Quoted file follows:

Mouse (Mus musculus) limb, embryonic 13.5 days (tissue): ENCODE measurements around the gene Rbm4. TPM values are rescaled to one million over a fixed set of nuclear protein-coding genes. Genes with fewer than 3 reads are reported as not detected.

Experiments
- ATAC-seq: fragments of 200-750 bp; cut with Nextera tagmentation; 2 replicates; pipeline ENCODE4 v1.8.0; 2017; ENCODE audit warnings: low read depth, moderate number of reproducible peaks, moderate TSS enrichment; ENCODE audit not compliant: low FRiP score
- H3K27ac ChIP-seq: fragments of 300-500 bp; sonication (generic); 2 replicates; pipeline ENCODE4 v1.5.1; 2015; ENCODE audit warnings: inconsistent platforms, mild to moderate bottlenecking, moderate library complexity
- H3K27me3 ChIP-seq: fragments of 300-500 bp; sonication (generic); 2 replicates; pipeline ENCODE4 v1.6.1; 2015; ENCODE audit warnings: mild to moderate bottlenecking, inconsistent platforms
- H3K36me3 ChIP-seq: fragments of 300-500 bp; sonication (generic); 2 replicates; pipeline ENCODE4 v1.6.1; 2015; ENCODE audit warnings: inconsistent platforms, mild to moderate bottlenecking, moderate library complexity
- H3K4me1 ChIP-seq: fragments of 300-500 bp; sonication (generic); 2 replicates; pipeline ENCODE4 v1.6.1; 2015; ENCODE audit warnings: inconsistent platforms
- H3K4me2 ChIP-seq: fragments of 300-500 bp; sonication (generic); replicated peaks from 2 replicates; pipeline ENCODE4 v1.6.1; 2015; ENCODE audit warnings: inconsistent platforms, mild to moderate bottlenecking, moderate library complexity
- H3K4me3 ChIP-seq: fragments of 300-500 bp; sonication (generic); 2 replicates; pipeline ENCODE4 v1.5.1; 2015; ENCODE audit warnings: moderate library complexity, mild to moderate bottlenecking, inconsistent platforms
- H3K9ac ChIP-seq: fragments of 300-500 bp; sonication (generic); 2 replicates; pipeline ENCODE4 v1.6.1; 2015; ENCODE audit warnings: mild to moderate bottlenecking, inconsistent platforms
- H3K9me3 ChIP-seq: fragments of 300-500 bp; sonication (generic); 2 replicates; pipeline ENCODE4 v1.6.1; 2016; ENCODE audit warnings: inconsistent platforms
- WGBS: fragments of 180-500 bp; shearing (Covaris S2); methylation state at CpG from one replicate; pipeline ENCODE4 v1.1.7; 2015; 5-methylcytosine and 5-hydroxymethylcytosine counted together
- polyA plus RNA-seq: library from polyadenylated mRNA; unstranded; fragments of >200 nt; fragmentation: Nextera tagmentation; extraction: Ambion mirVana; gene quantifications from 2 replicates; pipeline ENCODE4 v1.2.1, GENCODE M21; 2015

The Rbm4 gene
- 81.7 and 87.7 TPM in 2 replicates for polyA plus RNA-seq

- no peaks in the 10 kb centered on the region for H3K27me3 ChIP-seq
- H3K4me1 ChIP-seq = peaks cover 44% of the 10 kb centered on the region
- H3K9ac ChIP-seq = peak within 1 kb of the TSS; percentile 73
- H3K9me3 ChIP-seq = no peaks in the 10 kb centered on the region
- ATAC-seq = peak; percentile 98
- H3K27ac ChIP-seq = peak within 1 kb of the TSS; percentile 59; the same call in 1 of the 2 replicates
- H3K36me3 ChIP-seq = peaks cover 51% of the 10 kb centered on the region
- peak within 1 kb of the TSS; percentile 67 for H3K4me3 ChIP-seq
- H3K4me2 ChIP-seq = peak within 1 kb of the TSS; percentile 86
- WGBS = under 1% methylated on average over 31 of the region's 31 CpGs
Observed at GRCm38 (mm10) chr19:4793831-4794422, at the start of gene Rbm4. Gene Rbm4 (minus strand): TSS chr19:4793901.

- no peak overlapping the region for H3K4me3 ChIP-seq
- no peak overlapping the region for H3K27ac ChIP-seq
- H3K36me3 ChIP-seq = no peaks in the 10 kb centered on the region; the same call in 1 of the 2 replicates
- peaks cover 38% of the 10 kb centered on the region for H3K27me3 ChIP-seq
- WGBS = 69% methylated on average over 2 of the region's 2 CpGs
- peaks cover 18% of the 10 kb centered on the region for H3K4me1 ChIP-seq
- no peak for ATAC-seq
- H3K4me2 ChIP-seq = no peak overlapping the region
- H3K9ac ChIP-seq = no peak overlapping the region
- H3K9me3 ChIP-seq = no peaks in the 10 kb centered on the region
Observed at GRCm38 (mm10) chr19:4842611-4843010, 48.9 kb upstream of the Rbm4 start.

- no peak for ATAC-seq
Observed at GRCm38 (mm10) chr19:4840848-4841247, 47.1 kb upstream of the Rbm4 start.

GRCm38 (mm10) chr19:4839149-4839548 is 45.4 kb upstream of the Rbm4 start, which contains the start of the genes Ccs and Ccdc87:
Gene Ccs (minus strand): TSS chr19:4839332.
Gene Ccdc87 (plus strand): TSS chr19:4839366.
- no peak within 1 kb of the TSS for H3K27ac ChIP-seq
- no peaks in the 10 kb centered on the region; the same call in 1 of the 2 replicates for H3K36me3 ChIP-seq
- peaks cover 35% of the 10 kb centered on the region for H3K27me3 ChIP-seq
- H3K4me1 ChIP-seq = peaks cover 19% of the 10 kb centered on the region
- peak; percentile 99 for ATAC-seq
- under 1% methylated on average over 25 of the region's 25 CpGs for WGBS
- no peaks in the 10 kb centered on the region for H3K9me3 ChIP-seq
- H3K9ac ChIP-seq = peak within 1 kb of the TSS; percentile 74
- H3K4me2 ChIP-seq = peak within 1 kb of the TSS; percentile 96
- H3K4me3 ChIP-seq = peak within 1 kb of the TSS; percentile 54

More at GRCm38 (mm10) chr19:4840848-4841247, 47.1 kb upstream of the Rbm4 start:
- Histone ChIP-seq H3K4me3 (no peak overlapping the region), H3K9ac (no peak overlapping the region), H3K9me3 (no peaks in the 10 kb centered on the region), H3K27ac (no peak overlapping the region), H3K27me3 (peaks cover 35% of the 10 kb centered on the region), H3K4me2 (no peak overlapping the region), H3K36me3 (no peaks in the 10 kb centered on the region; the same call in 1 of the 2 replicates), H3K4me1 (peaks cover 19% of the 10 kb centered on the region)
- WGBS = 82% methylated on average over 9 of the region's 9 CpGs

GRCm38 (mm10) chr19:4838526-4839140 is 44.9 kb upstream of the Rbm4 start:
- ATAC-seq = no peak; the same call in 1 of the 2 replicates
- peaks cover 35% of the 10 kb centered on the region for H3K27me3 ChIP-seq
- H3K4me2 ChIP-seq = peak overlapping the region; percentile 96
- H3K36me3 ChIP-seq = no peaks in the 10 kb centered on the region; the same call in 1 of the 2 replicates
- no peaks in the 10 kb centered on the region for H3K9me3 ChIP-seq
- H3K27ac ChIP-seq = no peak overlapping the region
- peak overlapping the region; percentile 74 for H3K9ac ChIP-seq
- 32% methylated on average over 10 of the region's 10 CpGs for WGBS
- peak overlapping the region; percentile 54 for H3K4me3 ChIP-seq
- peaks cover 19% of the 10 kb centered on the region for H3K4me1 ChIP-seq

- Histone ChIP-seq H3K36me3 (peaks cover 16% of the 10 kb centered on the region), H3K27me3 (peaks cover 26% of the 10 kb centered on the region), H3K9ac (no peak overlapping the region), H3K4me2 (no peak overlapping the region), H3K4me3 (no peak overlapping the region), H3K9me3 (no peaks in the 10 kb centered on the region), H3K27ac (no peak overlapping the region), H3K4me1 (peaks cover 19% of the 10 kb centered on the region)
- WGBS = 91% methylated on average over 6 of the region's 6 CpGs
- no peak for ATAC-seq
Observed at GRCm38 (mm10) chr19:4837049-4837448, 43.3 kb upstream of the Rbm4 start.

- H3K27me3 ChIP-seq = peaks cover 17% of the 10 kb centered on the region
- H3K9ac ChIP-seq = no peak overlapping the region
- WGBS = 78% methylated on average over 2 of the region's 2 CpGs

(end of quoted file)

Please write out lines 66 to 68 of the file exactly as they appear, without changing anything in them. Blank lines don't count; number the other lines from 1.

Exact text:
- peaks cover 19% of the 10 kb centered on the region for H3K4me1 ChIP-seq

- Histone ChIP-seq H3K36me3 (peaks cover 16% of the 10 kb centered on the region), H3K27me3 (peaks cover 26% of the 10 kb centered on the region), H3K9ac (no peak overlapping the region), H3K4me2 (no peak overlapping the region), H3K4me3 (no peak overlapping the region), H3K9me3 (no peaks in the 10 kb centered on the region), H3K27ac (no peak overlapping the region), H3K4me1 (peaks cover 19% of the 10 kb centered on the region)
- WGBS = 91% methylated on average over 6 of the region's 6 CpGs